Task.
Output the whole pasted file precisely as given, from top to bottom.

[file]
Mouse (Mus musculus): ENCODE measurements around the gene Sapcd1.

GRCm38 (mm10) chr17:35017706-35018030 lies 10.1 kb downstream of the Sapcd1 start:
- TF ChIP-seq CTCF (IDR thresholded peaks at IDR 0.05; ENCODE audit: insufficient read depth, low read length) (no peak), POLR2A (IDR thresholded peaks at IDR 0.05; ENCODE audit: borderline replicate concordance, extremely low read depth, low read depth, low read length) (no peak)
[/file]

Mouse (Mus musculus): ENCODE measurements around the gene Sapcd1.

GRCm38 (mm10) chr17:35017706-35018030 lies 10.1 kb downstream of the Sapcd1 start:
- TF ChIP-seq CTCF (IDR thresholded peaks at IDR 0.05; ENCODE audit: insufficient read depth, low read length) (no peak), POLR2A (IDR thresholded peaks at IDR 0.05; ENCODE audit: borderline replicate concordance, extremely low read depth, low read depth, low read length) (no peak)